Author: Richard F. Haase
Release Date: 2011-11-23
This book provides a graduate level introduction to multivariate multiple regression analysis. The book can be used as a sole text for that topic, or as a supplemental text in a course that addresses a larger number of multivariate topics. The text is divided into seven short chapters. Apart from the introductory chapter giving an overview of multivariate multiple regression models, the content outline follows the classic steps required to solve multivariate general linear model problems: (a) specifying the model (b)estimating the parameters of the model (c) establishing measures of goodness of fit of the model (d) establishing test statistics and testing hypotheses about the model (e) diagnosing the adequacy of the model.
Author: Courtney Brown
Release Date: 1995-06-28
What is chaos? How can it be measured? How are the models estimated? What is catastrophe? How is it modelled? How are the models estimated? These questions are the focus of this volume. Beginning with an explanation of the differences between deterministic and probabilistic models, Brown then introduces the reader to chaotic dynamics. Other topics covered are finding settings in which chaos can be measured, estimating chaos using nonlinear least squares and specifying catastrophe models. Finally a nonlinear system of equations that models catastrophe using real survey data is estimated.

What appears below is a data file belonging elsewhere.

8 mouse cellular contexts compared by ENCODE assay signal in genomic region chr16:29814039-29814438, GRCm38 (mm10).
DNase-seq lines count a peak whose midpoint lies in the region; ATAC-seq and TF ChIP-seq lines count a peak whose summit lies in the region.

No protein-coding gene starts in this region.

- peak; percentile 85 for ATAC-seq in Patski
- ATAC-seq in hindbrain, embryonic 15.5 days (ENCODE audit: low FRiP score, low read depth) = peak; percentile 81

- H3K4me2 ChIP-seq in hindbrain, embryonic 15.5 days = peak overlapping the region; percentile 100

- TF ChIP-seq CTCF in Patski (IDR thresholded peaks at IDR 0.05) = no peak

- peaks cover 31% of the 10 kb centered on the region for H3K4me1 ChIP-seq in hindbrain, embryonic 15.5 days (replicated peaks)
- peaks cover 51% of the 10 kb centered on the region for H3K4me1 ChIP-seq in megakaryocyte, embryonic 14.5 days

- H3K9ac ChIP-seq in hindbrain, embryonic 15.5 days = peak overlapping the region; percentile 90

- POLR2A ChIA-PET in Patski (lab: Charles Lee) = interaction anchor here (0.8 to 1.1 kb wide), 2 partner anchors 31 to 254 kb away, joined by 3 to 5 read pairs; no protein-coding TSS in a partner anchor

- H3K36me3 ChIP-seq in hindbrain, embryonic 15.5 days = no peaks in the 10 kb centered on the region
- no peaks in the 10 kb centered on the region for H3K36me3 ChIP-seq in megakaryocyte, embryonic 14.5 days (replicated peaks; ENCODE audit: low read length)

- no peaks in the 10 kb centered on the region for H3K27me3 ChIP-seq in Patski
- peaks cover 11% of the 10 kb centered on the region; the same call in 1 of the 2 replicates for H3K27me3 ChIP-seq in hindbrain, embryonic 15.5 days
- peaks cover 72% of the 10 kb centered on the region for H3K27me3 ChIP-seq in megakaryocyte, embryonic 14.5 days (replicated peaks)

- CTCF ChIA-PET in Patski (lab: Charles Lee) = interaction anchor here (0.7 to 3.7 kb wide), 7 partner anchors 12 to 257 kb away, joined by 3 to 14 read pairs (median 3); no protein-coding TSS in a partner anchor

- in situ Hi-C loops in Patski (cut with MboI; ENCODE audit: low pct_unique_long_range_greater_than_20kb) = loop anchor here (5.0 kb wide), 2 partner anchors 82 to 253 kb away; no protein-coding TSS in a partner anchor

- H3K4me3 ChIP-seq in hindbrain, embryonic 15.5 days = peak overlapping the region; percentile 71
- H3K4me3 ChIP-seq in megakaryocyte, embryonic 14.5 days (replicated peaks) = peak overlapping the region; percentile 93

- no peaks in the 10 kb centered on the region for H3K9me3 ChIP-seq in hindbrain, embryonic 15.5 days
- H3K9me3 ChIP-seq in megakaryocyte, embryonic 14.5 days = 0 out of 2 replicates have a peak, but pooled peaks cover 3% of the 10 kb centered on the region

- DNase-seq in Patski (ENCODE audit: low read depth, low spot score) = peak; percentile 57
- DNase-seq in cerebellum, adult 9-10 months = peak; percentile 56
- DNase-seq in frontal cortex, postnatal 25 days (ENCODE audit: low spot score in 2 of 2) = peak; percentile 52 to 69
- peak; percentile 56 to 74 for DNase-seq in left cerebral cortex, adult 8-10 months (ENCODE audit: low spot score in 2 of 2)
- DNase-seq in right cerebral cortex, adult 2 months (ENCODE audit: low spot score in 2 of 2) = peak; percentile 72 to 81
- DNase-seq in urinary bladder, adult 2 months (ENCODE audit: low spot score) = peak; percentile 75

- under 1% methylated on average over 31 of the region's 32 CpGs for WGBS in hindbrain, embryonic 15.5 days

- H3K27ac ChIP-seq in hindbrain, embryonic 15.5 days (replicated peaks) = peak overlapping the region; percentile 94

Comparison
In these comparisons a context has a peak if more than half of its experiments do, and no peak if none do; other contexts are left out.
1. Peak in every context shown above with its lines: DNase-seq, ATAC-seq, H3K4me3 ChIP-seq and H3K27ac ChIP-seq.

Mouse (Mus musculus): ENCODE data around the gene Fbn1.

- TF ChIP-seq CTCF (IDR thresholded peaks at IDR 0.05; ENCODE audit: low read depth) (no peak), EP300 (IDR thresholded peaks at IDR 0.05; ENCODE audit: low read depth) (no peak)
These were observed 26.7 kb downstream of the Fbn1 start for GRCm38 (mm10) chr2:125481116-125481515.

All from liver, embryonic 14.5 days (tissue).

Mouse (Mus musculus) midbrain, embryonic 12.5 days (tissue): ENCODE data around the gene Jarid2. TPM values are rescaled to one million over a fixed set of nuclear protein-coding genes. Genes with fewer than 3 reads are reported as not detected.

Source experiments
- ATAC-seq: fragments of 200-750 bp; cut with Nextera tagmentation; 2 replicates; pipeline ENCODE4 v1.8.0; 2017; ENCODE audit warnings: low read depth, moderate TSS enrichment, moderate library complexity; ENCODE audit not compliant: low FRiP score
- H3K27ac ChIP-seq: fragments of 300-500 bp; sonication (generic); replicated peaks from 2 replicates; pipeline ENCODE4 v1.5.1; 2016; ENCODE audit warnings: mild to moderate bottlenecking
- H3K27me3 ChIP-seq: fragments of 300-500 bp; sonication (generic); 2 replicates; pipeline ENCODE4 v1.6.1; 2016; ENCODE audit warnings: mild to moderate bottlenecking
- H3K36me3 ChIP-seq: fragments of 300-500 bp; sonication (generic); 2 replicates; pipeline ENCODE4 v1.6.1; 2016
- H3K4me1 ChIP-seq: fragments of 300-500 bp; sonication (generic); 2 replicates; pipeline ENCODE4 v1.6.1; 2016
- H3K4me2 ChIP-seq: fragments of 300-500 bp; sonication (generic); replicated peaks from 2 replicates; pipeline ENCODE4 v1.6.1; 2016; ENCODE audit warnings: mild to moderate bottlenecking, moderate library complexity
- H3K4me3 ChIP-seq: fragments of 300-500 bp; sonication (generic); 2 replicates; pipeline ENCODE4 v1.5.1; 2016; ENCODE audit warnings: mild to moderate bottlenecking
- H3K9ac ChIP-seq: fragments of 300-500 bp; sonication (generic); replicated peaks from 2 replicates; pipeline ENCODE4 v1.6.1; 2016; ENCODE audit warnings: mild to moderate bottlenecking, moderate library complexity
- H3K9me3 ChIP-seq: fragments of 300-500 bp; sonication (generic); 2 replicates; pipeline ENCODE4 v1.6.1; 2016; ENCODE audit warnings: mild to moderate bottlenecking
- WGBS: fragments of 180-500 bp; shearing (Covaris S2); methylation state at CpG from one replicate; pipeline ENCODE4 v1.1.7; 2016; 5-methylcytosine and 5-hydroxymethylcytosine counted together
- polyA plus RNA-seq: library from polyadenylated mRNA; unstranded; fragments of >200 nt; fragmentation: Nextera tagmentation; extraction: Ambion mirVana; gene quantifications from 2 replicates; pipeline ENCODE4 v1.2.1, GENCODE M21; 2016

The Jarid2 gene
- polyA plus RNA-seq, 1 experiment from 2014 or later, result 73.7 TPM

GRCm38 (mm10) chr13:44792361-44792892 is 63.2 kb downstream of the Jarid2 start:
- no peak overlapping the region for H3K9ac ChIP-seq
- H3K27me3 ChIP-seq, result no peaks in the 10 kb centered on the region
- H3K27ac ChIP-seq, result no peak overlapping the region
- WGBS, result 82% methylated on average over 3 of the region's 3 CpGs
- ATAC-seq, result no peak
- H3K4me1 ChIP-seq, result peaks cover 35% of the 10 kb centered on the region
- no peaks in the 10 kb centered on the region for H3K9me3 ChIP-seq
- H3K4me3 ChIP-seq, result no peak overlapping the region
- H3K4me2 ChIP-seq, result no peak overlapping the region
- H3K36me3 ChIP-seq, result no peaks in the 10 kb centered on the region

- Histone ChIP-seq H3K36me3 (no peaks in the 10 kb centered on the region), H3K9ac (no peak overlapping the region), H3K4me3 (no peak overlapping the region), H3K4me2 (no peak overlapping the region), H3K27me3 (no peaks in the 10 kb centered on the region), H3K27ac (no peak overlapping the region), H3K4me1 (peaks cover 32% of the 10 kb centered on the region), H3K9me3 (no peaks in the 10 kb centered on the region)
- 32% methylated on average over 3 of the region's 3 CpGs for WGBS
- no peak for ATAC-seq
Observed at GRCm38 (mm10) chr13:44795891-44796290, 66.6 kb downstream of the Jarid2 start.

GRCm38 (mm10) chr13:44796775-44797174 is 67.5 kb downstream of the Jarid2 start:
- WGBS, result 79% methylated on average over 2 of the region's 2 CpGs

Author: Samuel J. Best
Release Date: 2004-04-29
Designed for researchers and students alike, the volume describes how to perform each stage of the data collection process on the Internet, including sampling, instrument design, and administration. Through the use of non-technical prose and illustrations, it details the options available, describes potential dangers in choosing them, and provides guidelines for sidestepping them. In doing so, though, it does not simply reiterate the practices of traditional communication modes, but approaches the Internet as a unique medium that necessitates its own conventions.
Author: Joseph S. Wholey
Release Date: 1994-09-05
Experts in the field of program evaluation outline efficient and economical methods of assessing program results and identifying ways to improve program performance. Written for managers, administrators, and educators in nonprofit, government, and private institutions, this practical guide demystifies the assessment process. From simple evaluations to more thorough examinations, the authors describe the nuts-and-bolts of how to create an evaluation design and how to collect and analyze data in a way that will result in low cost and successful evaluations.